Canadians are searching for ways to build up a self-directed savings portfolio that can help cover their living costs in the golden years.
In retirement, people will get payments from a number of sources. Most can count on OAS and CPP distributions, and many will have some form of a company pension. In addition, Canadians are encouraged to maximize RRSP and TFSA contribution limits to meet their savings goals.
The TFSA has become very popular since its inception in 2009. The current annual limit increase is $6,000, and Canadian residents have accumulated up to $63,500 in TFSA contribution room.
One option for taking advantage of the tax-free status of the TFSA is to buy quality dividend stocks and invest the distributions in new shares. Inside the TFSA, the full value of the dividends can be used to buy new shares. When the time comes to sell the stock and spend the money, any capital gains that have occurred are also tax free.
Which stocks should you buy?
The best companies tend to be industry leaders with strong track records of dividend growth supported by rising revenue and earnings.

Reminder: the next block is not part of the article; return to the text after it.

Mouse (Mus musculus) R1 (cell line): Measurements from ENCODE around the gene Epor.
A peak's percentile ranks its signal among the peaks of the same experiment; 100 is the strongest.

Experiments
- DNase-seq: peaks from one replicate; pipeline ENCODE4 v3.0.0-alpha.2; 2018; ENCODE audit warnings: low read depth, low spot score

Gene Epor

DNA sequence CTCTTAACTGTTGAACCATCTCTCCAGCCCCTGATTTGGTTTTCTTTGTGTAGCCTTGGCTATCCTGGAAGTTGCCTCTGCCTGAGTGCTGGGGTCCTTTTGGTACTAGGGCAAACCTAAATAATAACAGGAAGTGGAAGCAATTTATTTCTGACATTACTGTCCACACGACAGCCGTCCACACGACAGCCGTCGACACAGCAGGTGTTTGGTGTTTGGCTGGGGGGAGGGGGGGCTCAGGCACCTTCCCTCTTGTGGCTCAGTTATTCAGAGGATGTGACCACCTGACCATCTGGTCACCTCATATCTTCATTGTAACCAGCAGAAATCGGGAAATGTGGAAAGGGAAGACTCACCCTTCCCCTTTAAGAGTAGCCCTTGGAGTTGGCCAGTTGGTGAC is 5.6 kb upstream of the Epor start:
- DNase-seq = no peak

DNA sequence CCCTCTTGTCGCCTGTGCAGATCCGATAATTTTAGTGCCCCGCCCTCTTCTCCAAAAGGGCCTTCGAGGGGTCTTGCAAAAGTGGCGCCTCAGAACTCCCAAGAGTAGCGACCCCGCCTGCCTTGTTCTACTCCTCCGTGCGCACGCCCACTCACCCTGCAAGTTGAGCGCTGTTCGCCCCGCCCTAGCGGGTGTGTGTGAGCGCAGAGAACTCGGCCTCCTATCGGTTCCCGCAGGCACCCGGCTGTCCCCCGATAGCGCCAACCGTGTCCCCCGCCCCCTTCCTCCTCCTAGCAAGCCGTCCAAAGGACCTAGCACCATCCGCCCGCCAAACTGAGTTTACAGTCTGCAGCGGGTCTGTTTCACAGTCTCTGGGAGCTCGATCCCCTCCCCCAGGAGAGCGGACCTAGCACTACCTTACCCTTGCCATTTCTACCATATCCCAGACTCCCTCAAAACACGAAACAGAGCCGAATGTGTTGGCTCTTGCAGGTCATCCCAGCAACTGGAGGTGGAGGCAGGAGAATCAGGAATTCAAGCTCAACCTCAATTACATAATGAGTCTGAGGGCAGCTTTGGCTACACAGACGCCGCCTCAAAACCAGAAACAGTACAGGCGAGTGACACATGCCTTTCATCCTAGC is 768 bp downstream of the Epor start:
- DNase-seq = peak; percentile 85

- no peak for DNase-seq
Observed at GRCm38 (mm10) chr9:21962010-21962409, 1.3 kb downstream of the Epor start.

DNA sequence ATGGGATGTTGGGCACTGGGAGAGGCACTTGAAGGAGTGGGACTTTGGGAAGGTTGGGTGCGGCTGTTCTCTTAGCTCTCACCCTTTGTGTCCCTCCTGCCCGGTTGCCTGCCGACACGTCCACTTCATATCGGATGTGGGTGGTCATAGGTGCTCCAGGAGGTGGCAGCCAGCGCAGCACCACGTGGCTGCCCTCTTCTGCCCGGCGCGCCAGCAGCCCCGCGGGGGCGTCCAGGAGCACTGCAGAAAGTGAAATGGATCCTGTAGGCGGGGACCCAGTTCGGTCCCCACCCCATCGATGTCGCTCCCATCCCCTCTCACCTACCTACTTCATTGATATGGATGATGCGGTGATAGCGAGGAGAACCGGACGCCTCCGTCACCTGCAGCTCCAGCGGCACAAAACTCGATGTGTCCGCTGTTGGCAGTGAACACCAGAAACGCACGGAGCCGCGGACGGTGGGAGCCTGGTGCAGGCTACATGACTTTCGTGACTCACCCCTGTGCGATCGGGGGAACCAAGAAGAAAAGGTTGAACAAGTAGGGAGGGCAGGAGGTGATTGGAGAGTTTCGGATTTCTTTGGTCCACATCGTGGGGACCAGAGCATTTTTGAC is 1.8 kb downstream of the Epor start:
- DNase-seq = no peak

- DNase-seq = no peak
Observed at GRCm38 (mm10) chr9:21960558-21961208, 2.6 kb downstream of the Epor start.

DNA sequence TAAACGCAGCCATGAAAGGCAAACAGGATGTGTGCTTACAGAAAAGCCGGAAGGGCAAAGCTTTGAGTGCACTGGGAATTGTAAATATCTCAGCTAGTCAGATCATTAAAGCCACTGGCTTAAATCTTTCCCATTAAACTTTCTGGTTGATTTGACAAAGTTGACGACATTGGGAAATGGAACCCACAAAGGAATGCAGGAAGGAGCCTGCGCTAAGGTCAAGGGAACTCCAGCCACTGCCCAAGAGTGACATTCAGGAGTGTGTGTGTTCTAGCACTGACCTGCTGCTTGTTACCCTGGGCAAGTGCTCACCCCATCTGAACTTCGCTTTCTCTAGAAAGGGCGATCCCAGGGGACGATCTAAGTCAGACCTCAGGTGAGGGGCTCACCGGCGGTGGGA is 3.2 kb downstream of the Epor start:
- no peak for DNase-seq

TD generated $12 billion in profits in fiscal 2018. That’s $1 billion in earnings per month!
The company is a major player in the Canadian banking sector and is also a force in the United States, with retail banking operations stretching from Maine right down the east coast to Florida. The American business generates more than 30% of TD’s total profits, and the division provides a nice hedge against any potential trouble in the Canadian economy.
Short sellers have taken aim at TD and the other Canadian banks in recent years in the belief that high personal debt levels due to large mortgage commitments in Canada pose a large default risk.
While it’s true that TD has a big Canadian residential mortgage portfolio and a major crash in the housing market would be negative, TD is well capitalized, and its relatively low loan-to-value ratio on uninsured mortgages should mean that it can ride out a downturn without much of a problem.
Mortgage rates are falling and employment levels are strong, so there shouldn’t be any big shock in the foreseeable future. Management is targeting earnings growth of at least 7% per year over the medium term.
TD has raised its dividend by a compound annual rate of about 11% over the past two decades. The current payout provides a yield of 3.8%.
A $6,000 investment in TD just 20 years ago would be worth about $50,000 today with the dividends reinvested.
The bottom line
TD should continue to be a solid buy-and-hold pick for a self-directed TFSA retirement portfolio. Other top TSX Index stocks are also worth considering today.
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Fool contributor Andrew Walker has no position in any stock mentioned.